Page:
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Regulating international finance and the evolving imbalance of capitalisms since the 1970s

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  • Kalinowski, Thomas
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    Abstract

    In this paper, I put the ongoing G20 process of improving the regulation of international finance into a historically informed perspective. To understand the driving forces behind and obstacles to international cooperation in governing finance I combine concepts from international political economy and comparative political economy (IPE and CPE) that have previously been only loosely connected. Building on the IPE literature that highlights the historical and political embeddedness of financial regulation I depart from the IPE focus on the globalization of US-UK financial market capitalism. CPE studies show that, since the 1970s, different variations of capitalism have reacted in distinct ways to the collapse of the Bretton Woods system, lower growth rates and saturated domestic markets. Most notably, there has been a divergence between the approaches of financializing countries (US, UK) and export-oriented countries (Germany, East Asian nations). The interdependence between financialized and export-oriented variations of capitalism has contributed to the dynamics and crises of international finance for the past four decades. This 'imbalance of capitalisms' also became an obstacle to international cooperation in regulating finance. Faced with the 'trilemma of economic policies,' the financialized and export-oriented variants of capitalism have chosen different combinations of macroeconomic policies, currency policies, and the regulation of financial flows and financial firms. This divergence has led to conflicting preferences with regard to international cooperation to regulate finance. -- Dieses Papier betrachtet die historischen Hintergründe der Schwierigkeiten und Konflikte bei der (Re-)regulierung der internationalen Finanzbeziehungen in der G20. Diese Konflikte lassen sich besonders gut bei dem Versuch der Koordinierung von Fiskal- und Geldpolitik, der Regulierung von Banken und Finanzströmen sowie der Reduzierung globaler wirtschaftlicher Ungleichgewichte beobachten. Hierzu werden bisher nur unzureichend verbundene Ansätze aus der Internationalen und der Vergleichenden Politischen Ökonomie (IPÖ/VPÖ) kombiniert. Die IPÖ-inspirierte Betrachtung internationaler Kooperation verbunden mit dem VPÖ-inspirierten Fokus auf die pfadabhängig unterschiedlichen Spielarten des Kapitalismus ermöglicht ein besseres Verständnis der Hintergründe von Konflikten bei der Regulierung internationaler Finanzbeziehungen. Besonders berücksichtigt werden hierbei die unterschiedlichen Entwicklungen verschiedener Spielarten des Kapitalismus seit dem Zusammenbruch des Bretton-Woods-Systems Anfang der 1970er-Jahre. Die Interdependenz von finanzmarktorientiertem Kapitalismus in den Vereinigten Staaten und Großbritannien sowie exportorientierter Kapitalismusvarianten in Europa und Ostasien haben die internationalen Finanzbeziehungen in den letzten vier Jahrzehnten entscheidend geprägt. Beide Modelle unterscheiden sich ganz erheblich bezüglich der institutionellen Arrangements bei der Regulierung von Finanzbeziehungen und der Fiskal-, Geld- und Währungspolitik. Diese Unterschiede wiederum führen zu divergierenden Präferenzen und Konflikten bei der internationalen Koordinierung der Regulierung von Finanzbeziehungen.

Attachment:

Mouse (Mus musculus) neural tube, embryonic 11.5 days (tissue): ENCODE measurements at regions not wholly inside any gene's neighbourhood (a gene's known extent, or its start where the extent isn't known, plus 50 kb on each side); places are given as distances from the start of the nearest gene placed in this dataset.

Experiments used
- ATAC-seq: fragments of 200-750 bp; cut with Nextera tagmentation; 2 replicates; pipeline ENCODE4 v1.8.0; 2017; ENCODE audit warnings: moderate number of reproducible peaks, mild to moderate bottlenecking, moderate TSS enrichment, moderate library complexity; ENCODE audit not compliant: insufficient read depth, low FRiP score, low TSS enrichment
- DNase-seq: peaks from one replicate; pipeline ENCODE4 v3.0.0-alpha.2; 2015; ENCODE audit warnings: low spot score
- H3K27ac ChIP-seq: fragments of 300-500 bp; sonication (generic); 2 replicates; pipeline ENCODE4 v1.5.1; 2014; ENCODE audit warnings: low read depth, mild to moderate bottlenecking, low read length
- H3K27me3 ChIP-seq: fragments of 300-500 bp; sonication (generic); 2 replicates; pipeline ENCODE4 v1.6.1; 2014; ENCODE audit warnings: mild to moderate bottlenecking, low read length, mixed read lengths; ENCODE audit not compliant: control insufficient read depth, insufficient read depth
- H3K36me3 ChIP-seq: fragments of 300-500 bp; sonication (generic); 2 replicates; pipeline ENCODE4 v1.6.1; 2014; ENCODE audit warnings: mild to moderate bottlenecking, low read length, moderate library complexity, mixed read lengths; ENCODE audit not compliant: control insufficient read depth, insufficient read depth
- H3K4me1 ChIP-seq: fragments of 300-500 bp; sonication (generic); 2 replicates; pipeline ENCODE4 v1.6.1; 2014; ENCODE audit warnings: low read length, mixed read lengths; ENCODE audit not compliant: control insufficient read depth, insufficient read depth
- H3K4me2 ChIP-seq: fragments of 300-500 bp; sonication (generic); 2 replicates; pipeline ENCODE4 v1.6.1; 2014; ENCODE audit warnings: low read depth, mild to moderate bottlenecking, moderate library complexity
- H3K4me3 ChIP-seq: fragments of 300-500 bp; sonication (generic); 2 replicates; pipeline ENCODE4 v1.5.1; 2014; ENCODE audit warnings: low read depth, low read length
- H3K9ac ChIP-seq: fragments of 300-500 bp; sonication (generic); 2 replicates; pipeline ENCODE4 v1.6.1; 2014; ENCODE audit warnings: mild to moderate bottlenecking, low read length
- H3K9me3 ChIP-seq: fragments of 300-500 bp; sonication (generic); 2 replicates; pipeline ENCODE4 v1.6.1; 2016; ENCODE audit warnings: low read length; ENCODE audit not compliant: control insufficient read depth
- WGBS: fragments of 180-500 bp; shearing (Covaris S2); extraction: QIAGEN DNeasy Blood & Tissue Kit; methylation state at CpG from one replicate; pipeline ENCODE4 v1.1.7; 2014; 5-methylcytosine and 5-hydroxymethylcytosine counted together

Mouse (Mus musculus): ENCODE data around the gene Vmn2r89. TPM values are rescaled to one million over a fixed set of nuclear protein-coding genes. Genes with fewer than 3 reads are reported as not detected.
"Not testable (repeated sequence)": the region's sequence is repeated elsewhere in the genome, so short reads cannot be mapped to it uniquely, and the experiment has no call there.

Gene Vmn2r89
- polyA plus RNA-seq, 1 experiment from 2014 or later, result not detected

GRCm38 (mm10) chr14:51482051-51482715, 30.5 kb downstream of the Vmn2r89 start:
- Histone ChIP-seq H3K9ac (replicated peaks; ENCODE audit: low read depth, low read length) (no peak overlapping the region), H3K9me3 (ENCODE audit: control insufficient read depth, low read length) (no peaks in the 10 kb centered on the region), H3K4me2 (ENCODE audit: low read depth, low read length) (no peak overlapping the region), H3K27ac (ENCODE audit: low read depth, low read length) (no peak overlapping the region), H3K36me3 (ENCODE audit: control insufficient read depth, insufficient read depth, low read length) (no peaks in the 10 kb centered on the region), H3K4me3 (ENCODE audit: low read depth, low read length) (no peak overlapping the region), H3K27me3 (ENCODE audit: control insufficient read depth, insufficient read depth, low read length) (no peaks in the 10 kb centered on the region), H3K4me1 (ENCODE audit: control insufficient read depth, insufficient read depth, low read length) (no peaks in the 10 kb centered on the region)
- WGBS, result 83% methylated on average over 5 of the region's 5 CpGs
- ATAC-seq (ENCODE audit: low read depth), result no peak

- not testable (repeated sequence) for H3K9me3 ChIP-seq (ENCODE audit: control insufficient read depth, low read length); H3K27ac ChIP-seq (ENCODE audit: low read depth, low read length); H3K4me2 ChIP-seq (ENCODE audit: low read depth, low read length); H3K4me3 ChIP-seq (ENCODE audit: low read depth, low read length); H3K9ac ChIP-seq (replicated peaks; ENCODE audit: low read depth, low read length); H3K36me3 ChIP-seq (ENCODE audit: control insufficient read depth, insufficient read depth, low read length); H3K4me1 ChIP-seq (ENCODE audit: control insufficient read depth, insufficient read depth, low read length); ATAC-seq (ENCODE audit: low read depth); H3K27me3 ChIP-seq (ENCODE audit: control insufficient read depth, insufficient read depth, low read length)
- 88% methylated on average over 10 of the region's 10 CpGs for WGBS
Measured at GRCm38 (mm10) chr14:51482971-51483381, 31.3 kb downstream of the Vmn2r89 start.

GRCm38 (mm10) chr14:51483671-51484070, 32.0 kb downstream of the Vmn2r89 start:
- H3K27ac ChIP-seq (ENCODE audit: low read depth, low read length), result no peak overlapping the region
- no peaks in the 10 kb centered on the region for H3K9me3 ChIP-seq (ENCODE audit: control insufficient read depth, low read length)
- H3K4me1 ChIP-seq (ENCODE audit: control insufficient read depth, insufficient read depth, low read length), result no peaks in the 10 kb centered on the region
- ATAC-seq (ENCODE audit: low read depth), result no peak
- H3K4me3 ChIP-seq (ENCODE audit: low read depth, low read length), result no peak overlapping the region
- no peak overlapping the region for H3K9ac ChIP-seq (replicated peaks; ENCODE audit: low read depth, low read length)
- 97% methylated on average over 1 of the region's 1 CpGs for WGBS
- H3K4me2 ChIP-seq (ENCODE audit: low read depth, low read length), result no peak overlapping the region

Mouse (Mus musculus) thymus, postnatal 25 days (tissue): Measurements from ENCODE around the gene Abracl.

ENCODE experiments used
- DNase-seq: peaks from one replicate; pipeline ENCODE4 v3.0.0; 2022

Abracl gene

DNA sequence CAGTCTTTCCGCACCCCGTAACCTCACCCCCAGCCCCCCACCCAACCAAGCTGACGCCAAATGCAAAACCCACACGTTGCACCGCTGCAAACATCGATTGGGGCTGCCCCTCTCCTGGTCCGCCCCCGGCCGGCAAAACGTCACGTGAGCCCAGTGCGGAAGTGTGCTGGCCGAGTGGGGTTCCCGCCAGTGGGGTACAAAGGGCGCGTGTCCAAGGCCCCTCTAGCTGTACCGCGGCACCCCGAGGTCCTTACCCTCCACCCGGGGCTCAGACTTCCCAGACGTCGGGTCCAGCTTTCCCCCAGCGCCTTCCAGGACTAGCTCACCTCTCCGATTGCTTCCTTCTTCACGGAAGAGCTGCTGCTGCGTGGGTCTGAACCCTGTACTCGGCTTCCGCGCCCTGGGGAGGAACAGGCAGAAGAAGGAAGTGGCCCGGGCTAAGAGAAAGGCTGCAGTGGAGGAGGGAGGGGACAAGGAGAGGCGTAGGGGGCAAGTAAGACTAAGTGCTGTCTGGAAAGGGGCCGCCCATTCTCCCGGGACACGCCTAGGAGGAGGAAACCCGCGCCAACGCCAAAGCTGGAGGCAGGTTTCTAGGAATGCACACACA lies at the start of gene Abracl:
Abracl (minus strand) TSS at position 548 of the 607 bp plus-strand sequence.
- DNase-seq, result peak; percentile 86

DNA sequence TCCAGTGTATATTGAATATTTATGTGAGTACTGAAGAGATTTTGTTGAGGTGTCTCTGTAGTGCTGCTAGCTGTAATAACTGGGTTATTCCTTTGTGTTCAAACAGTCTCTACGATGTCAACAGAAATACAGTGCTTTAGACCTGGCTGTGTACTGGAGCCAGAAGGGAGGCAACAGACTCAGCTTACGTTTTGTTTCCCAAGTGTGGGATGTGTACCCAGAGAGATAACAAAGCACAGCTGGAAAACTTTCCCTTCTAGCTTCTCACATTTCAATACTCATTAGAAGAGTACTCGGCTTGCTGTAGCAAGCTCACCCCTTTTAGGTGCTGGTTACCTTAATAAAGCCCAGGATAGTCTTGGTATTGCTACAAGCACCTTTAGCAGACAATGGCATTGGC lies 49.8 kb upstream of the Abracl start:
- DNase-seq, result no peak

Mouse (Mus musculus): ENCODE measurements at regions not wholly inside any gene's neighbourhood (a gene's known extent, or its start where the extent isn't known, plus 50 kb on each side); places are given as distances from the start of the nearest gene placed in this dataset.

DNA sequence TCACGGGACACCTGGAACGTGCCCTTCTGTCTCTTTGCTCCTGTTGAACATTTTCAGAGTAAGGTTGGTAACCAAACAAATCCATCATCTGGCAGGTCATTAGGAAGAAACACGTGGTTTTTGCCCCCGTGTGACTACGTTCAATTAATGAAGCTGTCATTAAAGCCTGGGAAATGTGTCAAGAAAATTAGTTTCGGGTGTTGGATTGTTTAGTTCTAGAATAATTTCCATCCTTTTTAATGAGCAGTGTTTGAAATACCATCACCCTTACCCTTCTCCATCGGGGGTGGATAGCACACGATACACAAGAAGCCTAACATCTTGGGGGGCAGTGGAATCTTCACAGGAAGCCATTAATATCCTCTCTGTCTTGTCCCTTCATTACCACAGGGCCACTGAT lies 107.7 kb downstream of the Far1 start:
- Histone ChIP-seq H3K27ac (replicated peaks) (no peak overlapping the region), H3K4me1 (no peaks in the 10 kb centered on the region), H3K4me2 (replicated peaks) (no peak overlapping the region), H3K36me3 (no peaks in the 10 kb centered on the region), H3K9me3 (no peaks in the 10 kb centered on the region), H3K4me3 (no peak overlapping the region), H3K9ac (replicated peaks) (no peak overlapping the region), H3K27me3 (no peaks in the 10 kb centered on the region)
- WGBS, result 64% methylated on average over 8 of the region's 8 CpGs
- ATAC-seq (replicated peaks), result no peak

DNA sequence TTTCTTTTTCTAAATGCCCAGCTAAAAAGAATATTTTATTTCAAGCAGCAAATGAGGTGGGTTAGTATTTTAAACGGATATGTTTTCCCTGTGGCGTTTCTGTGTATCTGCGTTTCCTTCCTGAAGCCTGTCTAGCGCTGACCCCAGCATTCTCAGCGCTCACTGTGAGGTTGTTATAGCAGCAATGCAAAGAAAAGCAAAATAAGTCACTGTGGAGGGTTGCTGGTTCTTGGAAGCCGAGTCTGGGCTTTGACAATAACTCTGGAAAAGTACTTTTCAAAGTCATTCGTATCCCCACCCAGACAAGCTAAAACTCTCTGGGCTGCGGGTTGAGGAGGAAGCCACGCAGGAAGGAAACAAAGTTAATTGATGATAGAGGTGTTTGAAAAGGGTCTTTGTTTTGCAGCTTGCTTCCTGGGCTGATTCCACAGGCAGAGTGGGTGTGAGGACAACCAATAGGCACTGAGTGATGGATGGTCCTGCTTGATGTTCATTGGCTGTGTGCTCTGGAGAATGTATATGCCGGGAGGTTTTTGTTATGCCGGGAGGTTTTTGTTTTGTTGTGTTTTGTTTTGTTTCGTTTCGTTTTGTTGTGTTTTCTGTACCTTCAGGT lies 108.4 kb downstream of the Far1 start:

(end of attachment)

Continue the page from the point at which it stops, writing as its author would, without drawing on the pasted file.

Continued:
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    Paper provided by Max Planck Institute for the Study of Societies in its series MPIfG Discussion Paper with number 11/10.

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    Date of creation: 2011
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    Handle: RePEc:zbw:mpifgd:1110

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    1. Dani Rodrik, 1998. "Why Do More Open Economies Have Bigger Governments?," Journal of Political Economy, University of Chicago Press, vol. 106(5), pages 997-1032, October.
    2. Hall, Peter A. & Soskice, David (ed.), 2001. "Varieties of Capitalism: The Institutional Foundations of Comparative Advantage," OUP Catalogue, Oxford University Press, number 9780199247752, September.
    3. Joshua Aizenman & Menzie D. Chinn & Hiro Ito, 2008. "Assessing the Emerging Global Financial Architecture: Measuring the Trilemma's Configurations over Time," NBER Working Papers 14533, National Bureau of Economic Research, Inc.
    4. Whitley, Richard, 2003. "The End of Diversity? Prospects for German and Japanese Capitalism. Edited by Kozo Yamamura and Wolfgang Streeck. Ithaca, NY: Cornell University Press, 2003. Pp. xiii, 401. $49.95, 31.50 cloth; $24.95," The Journal of Economic History, Cambridge University Press, vol. 63(04), pages 1181-1183, December.
    5. Nölke, Andreas, 2011. "Transnational economic order and national economic institutions: comparative capitalism meets international political economy," MPIfG Working Paper 11/3, Max Planck Institute for the Study of Societies.
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